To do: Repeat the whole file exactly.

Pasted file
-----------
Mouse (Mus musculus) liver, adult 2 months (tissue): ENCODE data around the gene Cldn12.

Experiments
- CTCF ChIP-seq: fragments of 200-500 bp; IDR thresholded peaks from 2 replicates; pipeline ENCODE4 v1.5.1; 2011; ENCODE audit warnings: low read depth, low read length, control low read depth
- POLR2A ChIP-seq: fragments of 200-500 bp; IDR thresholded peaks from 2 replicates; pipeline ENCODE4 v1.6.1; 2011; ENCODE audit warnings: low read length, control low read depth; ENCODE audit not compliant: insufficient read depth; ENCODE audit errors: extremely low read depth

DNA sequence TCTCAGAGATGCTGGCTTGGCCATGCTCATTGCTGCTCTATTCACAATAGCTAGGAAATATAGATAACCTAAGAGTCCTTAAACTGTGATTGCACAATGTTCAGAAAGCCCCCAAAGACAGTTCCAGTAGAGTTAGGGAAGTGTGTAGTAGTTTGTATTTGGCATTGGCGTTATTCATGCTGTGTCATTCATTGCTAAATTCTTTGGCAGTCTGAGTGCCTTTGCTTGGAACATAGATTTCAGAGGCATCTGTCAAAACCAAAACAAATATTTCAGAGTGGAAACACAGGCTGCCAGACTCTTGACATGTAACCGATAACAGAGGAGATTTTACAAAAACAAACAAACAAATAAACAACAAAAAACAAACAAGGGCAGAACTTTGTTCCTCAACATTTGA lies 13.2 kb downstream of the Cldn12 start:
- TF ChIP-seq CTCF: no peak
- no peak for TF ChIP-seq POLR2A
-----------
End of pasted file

Mouse (Mus musculus) liver, adult 2 months (tissue): ENCODE data around the gene Cldn12.

Experiments
- CTCF ChIP-seq: fragments of 200-500 bp; IDR thresholded peaks from 2 replicates; pipeline ENCODE4 v1.5.1; 2011; ENCODE audit warnings: low read depth, low read length, control low read depth
- POLR2A ChIP-seq: fragments of 200-500 bp; IDR thresholded peaks from 2 replicates; pipeline ENCODE4 v1.6.1; 2011; ENCODE audit warnings: low read length, control low read depth; ENCODE audit not compliant: insufficient read depth; ENCODE audit errors: extremely low read depth

DNA sequence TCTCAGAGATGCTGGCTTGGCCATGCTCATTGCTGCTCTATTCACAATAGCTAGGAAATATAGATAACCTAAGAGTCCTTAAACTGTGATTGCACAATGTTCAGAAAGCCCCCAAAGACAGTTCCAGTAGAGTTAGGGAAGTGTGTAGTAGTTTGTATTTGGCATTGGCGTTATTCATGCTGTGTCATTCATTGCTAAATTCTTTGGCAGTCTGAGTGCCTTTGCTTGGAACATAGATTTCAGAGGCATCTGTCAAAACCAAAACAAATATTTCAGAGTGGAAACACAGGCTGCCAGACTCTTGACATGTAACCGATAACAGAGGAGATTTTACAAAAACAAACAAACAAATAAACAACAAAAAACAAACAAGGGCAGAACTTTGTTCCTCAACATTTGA lies 13.2 kb downstream of the Cldn12 start:
- TF ChIP-seq CTCF: no peak
- no peak for TF ChIP-seq POLR2A